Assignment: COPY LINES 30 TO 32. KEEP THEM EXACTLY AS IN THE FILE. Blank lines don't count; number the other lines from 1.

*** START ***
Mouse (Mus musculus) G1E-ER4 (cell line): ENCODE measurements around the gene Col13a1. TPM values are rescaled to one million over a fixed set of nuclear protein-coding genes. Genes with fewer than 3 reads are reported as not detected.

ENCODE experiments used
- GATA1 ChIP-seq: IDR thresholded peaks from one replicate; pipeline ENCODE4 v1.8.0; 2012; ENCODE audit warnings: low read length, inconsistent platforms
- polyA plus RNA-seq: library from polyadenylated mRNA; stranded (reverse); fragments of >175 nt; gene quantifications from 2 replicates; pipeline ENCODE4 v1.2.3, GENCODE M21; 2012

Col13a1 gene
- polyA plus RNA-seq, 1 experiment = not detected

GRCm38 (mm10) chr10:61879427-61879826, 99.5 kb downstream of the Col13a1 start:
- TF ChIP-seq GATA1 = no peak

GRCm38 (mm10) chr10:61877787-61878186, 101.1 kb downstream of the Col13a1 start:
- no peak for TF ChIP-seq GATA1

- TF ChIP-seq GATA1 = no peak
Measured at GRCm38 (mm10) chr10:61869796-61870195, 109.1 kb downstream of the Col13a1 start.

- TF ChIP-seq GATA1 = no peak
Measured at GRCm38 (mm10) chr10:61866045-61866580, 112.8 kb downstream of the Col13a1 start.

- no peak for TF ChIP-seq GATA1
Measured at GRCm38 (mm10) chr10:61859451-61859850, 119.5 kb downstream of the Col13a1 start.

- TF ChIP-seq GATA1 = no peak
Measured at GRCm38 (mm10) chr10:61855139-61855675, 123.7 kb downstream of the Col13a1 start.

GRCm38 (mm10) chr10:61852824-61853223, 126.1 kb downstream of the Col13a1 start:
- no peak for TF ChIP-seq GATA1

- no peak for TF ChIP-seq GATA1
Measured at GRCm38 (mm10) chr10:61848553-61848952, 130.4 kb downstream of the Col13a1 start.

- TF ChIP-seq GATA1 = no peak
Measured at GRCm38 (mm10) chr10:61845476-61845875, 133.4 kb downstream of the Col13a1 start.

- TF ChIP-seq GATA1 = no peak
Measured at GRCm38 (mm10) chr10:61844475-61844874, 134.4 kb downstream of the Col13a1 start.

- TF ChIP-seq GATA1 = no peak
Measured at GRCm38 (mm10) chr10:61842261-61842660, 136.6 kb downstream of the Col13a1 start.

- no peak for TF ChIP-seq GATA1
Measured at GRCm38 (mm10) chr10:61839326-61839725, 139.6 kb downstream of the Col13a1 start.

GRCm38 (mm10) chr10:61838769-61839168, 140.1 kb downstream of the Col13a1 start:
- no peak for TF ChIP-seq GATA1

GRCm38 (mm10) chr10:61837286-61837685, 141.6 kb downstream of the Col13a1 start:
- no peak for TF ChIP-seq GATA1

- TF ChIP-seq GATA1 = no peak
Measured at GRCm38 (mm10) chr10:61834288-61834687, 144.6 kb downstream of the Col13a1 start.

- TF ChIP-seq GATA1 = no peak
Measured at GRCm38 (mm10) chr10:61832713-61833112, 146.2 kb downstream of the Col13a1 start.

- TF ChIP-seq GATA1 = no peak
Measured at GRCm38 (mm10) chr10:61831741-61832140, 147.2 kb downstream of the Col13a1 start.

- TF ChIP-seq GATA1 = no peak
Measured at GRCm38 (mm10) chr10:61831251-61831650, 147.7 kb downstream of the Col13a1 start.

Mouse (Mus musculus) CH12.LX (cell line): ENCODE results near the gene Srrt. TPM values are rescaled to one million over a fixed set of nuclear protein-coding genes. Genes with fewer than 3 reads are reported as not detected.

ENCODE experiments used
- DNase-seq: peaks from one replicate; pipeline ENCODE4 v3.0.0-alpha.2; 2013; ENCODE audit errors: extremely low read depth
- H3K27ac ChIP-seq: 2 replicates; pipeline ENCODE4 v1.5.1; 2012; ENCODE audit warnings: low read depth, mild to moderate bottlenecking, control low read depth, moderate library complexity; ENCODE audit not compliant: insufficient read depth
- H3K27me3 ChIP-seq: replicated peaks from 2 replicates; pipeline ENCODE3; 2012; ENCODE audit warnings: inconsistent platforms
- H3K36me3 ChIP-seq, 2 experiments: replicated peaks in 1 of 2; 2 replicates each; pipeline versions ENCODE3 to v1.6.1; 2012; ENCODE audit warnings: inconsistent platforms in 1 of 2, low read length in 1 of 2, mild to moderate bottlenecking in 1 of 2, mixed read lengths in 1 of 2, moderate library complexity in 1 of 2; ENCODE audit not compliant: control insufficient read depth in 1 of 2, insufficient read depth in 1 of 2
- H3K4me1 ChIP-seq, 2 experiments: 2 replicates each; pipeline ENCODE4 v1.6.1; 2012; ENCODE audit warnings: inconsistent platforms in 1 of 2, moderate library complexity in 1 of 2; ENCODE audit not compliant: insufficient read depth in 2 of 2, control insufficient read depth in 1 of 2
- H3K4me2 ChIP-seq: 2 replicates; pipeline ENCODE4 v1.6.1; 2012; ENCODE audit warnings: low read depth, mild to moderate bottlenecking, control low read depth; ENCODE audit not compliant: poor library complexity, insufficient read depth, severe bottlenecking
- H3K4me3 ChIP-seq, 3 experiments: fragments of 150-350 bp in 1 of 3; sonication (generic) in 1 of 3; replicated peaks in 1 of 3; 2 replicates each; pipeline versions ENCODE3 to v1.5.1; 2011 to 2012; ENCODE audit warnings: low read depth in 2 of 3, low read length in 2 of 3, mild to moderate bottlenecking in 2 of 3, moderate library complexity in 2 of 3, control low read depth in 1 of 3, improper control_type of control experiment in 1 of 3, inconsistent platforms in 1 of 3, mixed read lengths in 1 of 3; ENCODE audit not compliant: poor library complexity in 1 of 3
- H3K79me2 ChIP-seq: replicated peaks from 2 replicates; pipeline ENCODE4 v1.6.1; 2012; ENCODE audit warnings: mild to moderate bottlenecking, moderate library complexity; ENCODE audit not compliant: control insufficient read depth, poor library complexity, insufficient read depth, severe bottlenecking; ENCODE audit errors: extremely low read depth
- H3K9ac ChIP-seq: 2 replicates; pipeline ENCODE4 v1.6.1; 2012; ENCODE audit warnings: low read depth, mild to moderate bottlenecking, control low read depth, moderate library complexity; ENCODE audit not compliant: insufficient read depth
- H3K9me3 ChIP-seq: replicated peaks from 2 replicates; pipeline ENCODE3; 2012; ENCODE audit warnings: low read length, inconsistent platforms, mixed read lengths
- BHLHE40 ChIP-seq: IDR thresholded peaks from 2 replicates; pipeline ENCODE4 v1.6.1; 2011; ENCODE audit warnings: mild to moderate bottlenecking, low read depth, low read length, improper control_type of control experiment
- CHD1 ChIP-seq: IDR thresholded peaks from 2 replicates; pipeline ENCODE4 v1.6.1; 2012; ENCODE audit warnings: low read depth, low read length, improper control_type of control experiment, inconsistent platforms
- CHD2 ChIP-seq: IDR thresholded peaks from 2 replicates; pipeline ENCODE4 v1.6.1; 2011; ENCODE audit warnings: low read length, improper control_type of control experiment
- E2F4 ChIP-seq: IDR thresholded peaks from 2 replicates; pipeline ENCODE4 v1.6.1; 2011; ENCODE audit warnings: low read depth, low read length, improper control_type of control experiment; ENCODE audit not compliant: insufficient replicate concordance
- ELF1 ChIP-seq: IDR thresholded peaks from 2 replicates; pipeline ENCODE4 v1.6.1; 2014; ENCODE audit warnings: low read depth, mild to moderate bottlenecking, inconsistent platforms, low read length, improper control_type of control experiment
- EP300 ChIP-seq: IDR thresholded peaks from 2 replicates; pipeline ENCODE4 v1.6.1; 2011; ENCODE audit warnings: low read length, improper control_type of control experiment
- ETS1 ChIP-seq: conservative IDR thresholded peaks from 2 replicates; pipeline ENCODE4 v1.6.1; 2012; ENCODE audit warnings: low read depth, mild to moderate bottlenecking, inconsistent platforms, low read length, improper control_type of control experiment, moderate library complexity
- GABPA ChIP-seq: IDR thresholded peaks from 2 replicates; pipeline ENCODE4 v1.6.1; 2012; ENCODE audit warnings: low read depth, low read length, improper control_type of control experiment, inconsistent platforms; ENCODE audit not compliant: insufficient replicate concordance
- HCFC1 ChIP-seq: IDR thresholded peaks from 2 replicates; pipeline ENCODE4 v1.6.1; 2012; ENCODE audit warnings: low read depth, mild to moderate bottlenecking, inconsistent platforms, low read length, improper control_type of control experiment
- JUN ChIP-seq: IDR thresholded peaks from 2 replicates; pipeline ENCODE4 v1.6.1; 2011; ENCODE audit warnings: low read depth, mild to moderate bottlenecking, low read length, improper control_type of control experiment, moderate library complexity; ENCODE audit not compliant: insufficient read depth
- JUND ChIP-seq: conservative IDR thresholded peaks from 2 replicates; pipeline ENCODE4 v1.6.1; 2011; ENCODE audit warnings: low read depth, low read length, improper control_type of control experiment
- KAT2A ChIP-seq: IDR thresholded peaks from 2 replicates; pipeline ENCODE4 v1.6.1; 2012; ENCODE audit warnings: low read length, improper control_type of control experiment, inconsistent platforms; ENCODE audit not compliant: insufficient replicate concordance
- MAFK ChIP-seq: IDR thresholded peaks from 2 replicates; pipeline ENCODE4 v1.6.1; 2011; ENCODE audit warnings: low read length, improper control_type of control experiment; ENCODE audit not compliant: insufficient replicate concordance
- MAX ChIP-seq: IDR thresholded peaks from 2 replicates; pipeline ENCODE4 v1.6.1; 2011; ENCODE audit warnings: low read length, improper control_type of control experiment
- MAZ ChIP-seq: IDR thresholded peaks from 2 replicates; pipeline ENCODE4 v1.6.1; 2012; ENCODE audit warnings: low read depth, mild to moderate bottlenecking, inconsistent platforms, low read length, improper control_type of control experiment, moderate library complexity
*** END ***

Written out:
Measured at GRCm38 (mm10) chr10:61839326-61839725, 139.6 kb downstream of the Col13a1 start.

GRCm38 (mm10) chr10:61838769-61839168, 140.1 kb downstream of the Col13a1 start:
- no peak for TF ChIP-seq GATA1